The idea of getting Rohit Sharma to open the batting in Test cricket wasn't a sudden one. According to India captain Virat Kohli, the plan had been brewing among the team management "for a long time".
Rohit has only played four of India's 17 Tests since the start of 2018, a period when he has competed - at various points - with Ajinkya Rahane, Hardik Pandya and Hanuma Vihari for one middle-order slot. The thought of making him open was prompted by the desire to give him a sense of clarity about his role in the team.
"This has been discussed for a long time now," Kohli said on the eve of the Visakhapatnam Test against South Africa. "We felt like down the order, it was about finding a spot wherever possible, which wasn't working both ways. For Rohit as well, I think clarity of role and knowing that, you know, you have to play in a certain position also is very crucial for a player.
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"And for us and the management together, the communication happened a long while back. But we could not see a situation where that could happen in the match. But now we have a situation where the opportunity is there. So we thought it's the ideal time to go ahead with it because we have spoken about it.
"And in one-day cricket, it was the same. He played in the middle order, but then suddenly, opening conversation happened and within six to eight months, he was opening the innings. And you know what happened afterwards. So look, it's very exciting for him, for the whole team, if he can do what he's done in one-day cricket at the top and then obviously, it's a great thing for him and Indian cricket."
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Kohli said India would not expect instant results from Rohit and give him space and time to find his feet as an opener.
"Look, we're not looking to rush him at all. It's about him finding his game accordingly because in India is it's going to be a different practice that you follow, abroad is going to be different. So opening is a slot where you have to give a player space to understand his own game. So yeah, as I said, we're in no rush. He'll be given space to find his own game and come into his own."
The move from No. 6 to the top of the order would require more of a mental change from Rohit than a technical one, Kohli felt, given that he has the experience of facing the second new ball while batting in the middle order.
"In Test cricket, even I started at six initially, then came up to four. I think it's more of a mental change," Kohli said. "The moment you convince yourself that, yes, I'm good enough to do this, and once you put that thought in your head, then your game follows accordingly.
"Rohit's in a good space. Playing at number six also requires you to play the [second] new ball every now and then when you walk in. The good thing with opening is that you know you're going to face the new ball. So it's not [if it will be] old ball or new ball. So I think that much clarity the opening slot provides you and as I said, it's about finding your game at the top of the order with the red ball.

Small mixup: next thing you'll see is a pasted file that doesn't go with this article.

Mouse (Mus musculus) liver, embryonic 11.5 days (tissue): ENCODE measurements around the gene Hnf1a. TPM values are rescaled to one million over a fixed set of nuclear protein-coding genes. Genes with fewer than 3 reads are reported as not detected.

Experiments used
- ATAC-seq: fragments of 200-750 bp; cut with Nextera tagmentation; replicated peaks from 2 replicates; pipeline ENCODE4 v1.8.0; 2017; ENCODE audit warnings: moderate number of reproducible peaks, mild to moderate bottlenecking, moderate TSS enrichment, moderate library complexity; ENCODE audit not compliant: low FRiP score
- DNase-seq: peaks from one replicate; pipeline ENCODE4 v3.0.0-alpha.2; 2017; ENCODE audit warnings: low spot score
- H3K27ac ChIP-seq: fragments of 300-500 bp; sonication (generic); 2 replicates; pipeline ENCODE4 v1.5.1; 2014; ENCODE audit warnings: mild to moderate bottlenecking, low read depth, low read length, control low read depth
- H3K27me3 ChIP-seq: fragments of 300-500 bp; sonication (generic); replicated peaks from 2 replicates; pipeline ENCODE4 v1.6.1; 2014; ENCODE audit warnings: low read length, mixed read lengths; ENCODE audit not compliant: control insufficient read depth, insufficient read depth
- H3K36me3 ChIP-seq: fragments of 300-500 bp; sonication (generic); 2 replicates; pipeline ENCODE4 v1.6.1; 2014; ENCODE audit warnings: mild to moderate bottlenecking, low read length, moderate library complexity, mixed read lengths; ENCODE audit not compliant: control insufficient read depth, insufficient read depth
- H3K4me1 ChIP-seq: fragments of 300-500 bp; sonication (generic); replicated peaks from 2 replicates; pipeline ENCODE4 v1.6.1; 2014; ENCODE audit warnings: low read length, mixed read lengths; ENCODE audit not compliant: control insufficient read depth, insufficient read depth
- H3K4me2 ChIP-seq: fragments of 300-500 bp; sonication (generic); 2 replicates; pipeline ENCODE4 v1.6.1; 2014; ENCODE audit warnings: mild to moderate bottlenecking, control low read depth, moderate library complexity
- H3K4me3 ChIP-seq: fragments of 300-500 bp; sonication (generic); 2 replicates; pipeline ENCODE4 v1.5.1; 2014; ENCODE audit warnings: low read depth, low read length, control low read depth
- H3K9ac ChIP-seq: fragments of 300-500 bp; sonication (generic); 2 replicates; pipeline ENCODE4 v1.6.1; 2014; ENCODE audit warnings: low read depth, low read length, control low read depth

"So he's up for the challenge, and we're pretty confident that he will find his game sooner rather than later at the top. And as I said, once he's in his zone, then he can do great things for the team. So that's what we're looking forward to."
India aren't expecting Rohit to bat in any particular manner as an opener, but Kohli said he had the ability to score quickly and put bowling attacks under pressure in the manner of Virender Sehwag.
"In Test cricket, it's about finding your game in different conditions," Kohli said. "Sometimes in India, playing on pitches, say on day one, you know the pitch is good to bat on, you might be playing more shots than you would in say, South Africa, Australia, New Zealand, England. But having said that, we are not looking at a certain kind of display of batting from Rohit, it's about him finding his game at the top.
"And yes, his strength is to take the game forward. So if he [can bat] like someone like Viru bhai used to do for the team for a long period. So it's not like someone would have told him, you need to go and attack, or you need to get hundred before lunch. Basically, his natural instinct took over. Once he felt comfortable with his game, he would demolish attacks and really put the team in pole position.
"So I'm sure in time, as Rohit grows into that role, he will be able to do that, because he definitely has the ability to do that. And as I said, we are rushing him in no way to do that from innings one or innings two. It's about him feeling comfortable as to when he can do it. And that's been his strength, you won't see Rohit following the template of a [Cheteshwar] Pujara whose strength is totally different.
"It's about finding your own balance, finding your own game, we're not necessarily looking forward to one kind of mode from him at the top, it totally depends on the situation. If the wicket is challenging and we are three down and he is still in, obviously you won't see him smashing the ball all over the place. [He] is a mature cricketer, is smart enough to understand what the situation demands. But yeah, he and the whole team is looking forward to him playing his natural game whenever he feels absolutely comfortable in that spot."